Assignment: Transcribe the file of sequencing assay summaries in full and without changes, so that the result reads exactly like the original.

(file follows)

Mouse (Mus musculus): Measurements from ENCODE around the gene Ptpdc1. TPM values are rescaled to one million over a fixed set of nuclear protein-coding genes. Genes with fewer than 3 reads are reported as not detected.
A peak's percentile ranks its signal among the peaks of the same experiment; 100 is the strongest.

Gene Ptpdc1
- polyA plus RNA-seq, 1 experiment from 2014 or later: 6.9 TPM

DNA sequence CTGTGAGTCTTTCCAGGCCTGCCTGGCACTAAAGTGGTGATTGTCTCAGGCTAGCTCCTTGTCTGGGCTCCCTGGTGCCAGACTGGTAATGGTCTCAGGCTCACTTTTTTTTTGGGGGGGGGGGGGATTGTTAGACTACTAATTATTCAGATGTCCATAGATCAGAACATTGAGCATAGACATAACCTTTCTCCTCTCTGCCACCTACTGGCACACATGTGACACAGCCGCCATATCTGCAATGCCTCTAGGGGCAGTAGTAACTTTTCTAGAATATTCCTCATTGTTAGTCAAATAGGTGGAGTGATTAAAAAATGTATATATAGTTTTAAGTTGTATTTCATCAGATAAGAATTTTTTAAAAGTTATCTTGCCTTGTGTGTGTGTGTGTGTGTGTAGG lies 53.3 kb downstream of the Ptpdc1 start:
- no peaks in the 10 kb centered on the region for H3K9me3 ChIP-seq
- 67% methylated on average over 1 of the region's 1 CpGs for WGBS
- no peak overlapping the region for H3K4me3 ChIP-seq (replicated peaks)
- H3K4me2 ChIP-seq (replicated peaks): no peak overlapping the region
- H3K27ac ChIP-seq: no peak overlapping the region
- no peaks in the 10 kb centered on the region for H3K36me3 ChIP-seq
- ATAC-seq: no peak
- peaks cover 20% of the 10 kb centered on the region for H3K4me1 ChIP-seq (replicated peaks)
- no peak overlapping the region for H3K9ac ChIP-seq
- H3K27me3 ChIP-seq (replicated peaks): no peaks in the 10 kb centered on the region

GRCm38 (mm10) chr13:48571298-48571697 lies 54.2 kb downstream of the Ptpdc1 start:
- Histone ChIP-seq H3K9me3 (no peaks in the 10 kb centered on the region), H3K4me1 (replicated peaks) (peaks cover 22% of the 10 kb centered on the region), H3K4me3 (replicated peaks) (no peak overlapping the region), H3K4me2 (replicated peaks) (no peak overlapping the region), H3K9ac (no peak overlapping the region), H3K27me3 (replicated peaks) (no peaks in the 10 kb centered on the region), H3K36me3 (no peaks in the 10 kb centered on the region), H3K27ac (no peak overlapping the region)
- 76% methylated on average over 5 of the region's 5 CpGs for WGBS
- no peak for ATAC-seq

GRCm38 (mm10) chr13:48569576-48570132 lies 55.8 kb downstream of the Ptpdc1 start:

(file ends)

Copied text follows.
Mouse (Mus musculus): Measurements from ENCODE around the gene Ptpdc1. TPM values are rescaled to one million over a fixed set of nuclear protein-coding genes. Genes with fewer than 3 reads are reported as not detected.
A peak's percentile ranks its signal among the peaks of the same experiment; 100 is the strongest.

Gene Ptpdc1
- polyA plus RNA-seq, 1 experiment from 2014 or later: 6.9 TPM

DNA sequence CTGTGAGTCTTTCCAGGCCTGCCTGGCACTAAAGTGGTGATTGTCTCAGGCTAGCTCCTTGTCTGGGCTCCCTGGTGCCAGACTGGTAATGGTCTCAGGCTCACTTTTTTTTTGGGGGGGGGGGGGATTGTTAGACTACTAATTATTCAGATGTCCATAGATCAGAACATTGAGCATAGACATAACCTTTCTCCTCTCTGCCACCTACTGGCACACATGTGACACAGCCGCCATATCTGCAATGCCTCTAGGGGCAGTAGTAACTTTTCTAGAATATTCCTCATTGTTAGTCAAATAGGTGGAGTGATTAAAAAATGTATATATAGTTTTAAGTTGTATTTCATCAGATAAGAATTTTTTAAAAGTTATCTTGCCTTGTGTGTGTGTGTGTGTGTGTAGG lies 53.3 kb downstream of the Ptpdc1 start:
- no peaks in the 10 kb centered on the region for H3K9me3 ChIP-seq
- 67% methylated on average over 1 of the region's 1 CpGs for WGBS
- no peak overlapping the region for H3K4me3 ChIP-seq (replicated peaks)
- H3K4me2 ChIP-seq (replicated peaks): no peak overlapping the region
- H3K27ac ChIP-seq: no peak overlapping the region
- no peaks in the 10 kb centered on the region for H3K36me3 ChIP-seq
- ATAC-seq: no peak
- peaks cover 20% of the 10 kb centered on the region for H3K4me1 ChIP-seq (replicated peaks)
- no peak overlapping the region for H3K9ac ChIP-seq
- H3K27me3 ChIP-seq (replicated peaks): no peaks in the 10 kb centered on the region

GRCm38 (mm10) chr13:48571298-48571697 lies 54.2 kb downstream of the Ptpdc1 start:
- Histone ChIP-seq H3K9me3 (no peaks in the 10 kb centered on the region), H3K4me1 (replicated peaks) (peaks cover 22% of the 10 kb centered on the region), H3K4me3 (replicated peaks) (no peak overlapping the region), H3K4me2 (replicated peaks) (no peak overlapping the region), H3K9ac (no peak overlapping the region), H3K27me3 (replicated peaks) (no peaks in the 10 kb centered on the region), H3K36me3 (no peaks in the 10 kb centered on the region), H3K27ac (no peak overlapping the region)
- 76% methylated on average over 5 of the region's 5 CpGs for WGBS
- no peak for ATAC-seq

GRCm38 (mm10) chr13:48569576-48570132 lies 55.8 kb downstream of the Ptpdc1 start: